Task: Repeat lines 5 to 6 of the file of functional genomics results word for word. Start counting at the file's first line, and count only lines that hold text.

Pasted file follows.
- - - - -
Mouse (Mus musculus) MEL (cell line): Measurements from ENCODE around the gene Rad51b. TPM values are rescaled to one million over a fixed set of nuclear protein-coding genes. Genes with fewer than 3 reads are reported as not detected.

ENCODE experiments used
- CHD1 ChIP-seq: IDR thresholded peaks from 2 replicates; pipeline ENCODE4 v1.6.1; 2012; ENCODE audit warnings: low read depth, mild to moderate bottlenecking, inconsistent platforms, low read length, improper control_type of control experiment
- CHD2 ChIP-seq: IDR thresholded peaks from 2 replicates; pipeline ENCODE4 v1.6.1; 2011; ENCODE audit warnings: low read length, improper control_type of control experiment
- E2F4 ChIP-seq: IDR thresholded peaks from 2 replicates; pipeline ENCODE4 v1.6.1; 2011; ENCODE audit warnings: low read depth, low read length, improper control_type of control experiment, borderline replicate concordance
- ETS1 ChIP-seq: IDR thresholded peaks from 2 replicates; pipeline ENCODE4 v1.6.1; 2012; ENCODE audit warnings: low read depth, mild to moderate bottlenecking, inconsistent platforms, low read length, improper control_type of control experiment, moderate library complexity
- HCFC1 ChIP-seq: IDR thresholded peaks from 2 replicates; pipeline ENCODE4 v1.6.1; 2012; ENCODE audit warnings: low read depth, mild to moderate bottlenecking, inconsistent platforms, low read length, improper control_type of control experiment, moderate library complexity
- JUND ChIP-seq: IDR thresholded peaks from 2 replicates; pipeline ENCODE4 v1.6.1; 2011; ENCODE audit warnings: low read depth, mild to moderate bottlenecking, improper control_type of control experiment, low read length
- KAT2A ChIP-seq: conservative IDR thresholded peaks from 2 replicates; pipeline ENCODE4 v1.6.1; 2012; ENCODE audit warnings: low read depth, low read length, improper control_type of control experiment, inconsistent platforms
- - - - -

- E2F4 ChIP-seq: IDR thresholded peaks from 2 replicates; pipeline ENCODE4 v1.6.1; 2011; ENCODE audit warnings: low read depth, low read length, improper control_type of control experiment, borderline replicate concordance
- ETS1 ChIP-seq: IDR thresholded peaks from 2 replicates; pipeline ENCODE4 v1.6.1; 2012; ENCODE audit warnings: low read depth, mild to moderate bottlenecking, inconsistent platforms, low read length, improper control_type of control experiment, moderate library complexity